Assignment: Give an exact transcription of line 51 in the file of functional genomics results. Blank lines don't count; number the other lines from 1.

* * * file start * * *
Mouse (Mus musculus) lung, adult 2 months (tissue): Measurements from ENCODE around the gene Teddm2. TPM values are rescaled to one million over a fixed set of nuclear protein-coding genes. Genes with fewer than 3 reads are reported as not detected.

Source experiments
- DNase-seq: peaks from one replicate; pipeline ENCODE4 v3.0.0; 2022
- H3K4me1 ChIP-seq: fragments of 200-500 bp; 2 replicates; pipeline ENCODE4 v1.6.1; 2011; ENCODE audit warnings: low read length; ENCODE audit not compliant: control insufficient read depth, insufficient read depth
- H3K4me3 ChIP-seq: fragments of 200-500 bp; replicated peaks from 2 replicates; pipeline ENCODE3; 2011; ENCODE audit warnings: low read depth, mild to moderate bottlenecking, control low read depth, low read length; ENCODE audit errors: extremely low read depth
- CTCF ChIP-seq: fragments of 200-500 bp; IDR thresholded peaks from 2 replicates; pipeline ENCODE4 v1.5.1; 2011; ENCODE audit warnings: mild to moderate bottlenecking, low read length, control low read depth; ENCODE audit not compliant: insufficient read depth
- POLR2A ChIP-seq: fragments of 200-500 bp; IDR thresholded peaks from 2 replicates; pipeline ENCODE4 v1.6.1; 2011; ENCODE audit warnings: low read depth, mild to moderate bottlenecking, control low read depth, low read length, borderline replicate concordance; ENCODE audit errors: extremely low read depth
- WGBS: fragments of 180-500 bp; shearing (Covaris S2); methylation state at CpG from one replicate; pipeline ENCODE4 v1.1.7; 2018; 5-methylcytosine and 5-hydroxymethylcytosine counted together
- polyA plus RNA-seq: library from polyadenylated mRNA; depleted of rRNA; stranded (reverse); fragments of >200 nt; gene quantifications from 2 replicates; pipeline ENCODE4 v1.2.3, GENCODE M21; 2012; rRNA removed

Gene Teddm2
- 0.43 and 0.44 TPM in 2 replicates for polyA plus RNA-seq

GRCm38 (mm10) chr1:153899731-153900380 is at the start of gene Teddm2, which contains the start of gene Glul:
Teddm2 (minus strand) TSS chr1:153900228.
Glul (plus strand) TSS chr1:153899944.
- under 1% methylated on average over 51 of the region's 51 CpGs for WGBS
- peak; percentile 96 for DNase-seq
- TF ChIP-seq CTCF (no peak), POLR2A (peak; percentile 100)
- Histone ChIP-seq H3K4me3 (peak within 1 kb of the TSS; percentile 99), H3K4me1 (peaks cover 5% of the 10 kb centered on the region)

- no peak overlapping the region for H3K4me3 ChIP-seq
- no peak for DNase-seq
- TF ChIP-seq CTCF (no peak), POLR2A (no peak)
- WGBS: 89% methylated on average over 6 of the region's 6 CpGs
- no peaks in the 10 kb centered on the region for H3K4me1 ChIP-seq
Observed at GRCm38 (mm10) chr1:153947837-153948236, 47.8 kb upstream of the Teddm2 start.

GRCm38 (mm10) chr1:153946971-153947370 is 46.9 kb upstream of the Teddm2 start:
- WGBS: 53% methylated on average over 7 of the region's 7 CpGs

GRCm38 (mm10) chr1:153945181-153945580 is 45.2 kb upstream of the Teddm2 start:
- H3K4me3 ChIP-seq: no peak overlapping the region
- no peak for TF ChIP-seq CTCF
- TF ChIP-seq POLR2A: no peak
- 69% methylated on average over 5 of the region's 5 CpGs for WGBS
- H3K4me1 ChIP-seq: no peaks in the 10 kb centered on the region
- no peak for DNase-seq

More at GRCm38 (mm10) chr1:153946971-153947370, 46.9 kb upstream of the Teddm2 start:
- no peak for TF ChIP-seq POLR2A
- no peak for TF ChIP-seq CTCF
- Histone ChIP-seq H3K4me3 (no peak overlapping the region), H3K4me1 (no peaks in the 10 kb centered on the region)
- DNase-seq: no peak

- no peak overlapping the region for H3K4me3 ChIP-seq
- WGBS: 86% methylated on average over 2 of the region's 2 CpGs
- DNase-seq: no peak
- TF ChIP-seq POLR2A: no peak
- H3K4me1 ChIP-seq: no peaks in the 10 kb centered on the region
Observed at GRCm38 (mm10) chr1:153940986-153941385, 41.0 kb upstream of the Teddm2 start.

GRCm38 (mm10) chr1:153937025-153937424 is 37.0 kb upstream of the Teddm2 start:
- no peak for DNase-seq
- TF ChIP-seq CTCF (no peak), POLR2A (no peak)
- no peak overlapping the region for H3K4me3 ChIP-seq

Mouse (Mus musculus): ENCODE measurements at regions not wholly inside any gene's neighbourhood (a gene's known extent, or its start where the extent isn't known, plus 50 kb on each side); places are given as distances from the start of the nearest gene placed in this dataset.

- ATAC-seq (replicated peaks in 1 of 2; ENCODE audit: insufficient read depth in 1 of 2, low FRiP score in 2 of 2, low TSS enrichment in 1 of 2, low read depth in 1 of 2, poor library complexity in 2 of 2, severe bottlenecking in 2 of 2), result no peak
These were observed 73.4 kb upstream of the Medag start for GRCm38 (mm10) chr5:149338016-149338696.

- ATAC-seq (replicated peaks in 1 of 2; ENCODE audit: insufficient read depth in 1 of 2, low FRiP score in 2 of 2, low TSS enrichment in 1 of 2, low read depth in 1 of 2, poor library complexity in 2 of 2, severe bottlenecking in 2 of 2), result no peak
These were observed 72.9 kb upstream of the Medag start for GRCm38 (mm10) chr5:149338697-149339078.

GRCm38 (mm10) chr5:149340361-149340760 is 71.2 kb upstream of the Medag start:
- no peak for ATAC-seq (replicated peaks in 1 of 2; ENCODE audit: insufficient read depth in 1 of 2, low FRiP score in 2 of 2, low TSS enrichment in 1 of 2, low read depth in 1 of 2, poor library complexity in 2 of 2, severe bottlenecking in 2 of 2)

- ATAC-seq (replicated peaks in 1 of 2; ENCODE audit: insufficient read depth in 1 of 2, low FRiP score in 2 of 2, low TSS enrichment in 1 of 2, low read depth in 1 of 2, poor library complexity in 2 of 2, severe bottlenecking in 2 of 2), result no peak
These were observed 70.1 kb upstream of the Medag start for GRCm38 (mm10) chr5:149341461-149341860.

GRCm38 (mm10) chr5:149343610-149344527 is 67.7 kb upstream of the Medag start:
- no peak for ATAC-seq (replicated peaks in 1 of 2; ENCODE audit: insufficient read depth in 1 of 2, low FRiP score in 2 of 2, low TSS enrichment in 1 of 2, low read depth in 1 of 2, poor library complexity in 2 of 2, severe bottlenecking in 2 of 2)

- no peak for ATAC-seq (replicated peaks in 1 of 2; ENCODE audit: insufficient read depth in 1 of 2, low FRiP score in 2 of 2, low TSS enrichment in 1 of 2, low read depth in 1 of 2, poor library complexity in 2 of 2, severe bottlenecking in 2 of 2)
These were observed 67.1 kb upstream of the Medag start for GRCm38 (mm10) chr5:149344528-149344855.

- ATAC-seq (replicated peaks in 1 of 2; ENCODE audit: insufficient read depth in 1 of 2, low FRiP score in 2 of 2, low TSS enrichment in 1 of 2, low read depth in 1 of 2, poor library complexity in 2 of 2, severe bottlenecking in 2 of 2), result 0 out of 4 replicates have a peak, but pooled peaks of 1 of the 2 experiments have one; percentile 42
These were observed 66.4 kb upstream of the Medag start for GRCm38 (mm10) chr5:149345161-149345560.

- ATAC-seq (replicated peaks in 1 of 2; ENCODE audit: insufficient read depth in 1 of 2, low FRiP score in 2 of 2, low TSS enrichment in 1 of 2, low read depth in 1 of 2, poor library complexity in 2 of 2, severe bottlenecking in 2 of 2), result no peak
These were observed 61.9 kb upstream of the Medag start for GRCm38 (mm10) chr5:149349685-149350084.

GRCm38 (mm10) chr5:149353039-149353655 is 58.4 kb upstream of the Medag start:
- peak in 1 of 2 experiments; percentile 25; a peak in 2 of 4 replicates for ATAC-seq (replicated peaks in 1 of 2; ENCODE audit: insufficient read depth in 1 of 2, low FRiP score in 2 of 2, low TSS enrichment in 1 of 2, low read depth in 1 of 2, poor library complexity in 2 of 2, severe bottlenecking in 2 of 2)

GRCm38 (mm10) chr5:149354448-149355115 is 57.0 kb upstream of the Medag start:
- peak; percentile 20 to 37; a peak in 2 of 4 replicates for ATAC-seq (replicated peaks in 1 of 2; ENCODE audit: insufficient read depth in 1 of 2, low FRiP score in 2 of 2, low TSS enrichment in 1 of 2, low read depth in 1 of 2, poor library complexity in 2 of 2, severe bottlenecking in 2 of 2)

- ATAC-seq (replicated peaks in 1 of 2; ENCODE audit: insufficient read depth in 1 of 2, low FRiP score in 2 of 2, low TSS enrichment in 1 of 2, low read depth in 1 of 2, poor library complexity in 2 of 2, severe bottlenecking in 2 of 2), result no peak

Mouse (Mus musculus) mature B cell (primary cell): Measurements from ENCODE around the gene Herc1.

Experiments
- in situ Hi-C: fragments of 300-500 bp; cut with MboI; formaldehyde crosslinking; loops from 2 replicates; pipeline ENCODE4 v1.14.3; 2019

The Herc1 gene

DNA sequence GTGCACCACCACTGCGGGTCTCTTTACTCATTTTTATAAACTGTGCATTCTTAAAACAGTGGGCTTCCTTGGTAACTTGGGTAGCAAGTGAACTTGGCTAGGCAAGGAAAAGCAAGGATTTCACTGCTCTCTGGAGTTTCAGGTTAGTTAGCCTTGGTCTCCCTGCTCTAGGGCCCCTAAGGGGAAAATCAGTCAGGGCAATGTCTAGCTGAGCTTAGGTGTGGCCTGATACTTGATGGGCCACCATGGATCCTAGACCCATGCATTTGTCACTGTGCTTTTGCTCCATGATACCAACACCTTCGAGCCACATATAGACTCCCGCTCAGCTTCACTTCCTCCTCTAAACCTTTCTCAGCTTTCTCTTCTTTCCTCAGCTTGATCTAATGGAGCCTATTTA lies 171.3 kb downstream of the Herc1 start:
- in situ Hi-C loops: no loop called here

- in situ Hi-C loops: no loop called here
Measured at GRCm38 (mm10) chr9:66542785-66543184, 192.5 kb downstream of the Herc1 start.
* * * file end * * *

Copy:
These were observed 73.4 kb upstream of the Medag start for GRCm38 (mm10) chr5:149338016-149338696.